In spite of all this; all the evidence, all the collective hand-wringing about the state and fate of the NHS, all of the impact on our individual health, many people – probably the majority – persist in these very same lifestyle choices that drive this. But why?
Firstly, it’s morally and scientifically wrong to blame individuals for their ‘poor’ choices. We don’t make choices in isolation; we make them as a best attempt to optimise our situation in the societal, economic and social context in which we find ourselves.
Surrounded by advertising and availability for low-nutrition, high-inflammation foods; under economic pressure to work harder and sacrifice leisure time and sleep; living in a country where – up until now – we’ve been able to keep making these choices and have the pieces picked up by the NHS. It’s perfectly natural and understandable why individual human beings would continue to make poor short-term choices that drive poor long-term outcomes.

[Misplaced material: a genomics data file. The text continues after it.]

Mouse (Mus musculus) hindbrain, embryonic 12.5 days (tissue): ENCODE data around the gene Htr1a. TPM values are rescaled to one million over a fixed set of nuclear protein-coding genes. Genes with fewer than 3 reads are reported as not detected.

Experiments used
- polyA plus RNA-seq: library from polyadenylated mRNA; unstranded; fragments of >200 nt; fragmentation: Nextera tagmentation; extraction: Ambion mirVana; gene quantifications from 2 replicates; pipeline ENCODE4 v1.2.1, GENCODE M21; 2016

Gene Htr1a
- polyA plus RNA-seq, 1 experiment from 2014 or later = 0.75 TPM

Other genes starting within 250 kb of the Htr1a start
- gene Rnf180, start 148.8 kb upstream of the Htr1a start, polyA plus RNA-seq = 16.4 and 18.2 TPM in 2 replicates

Secondly human beings are evolved to respond more concertedly to new, imminent threats than to familiar, long-term threats (as explained here).
Somehow or other, up till now, we haven’t been willing or able, individually or collectively, to significantly change our behaviour in response to medical and scientific advice.
Enter Coronavirus Covid-19.
Events and evidence are developing at pace but this much seems clear:
- Whatever containment, delay and mitigation strategies individual countries employ, national health services are going to be inundated with an extraordinary level of additional demand – from the more basic testing / symptom checking right through to intensive care.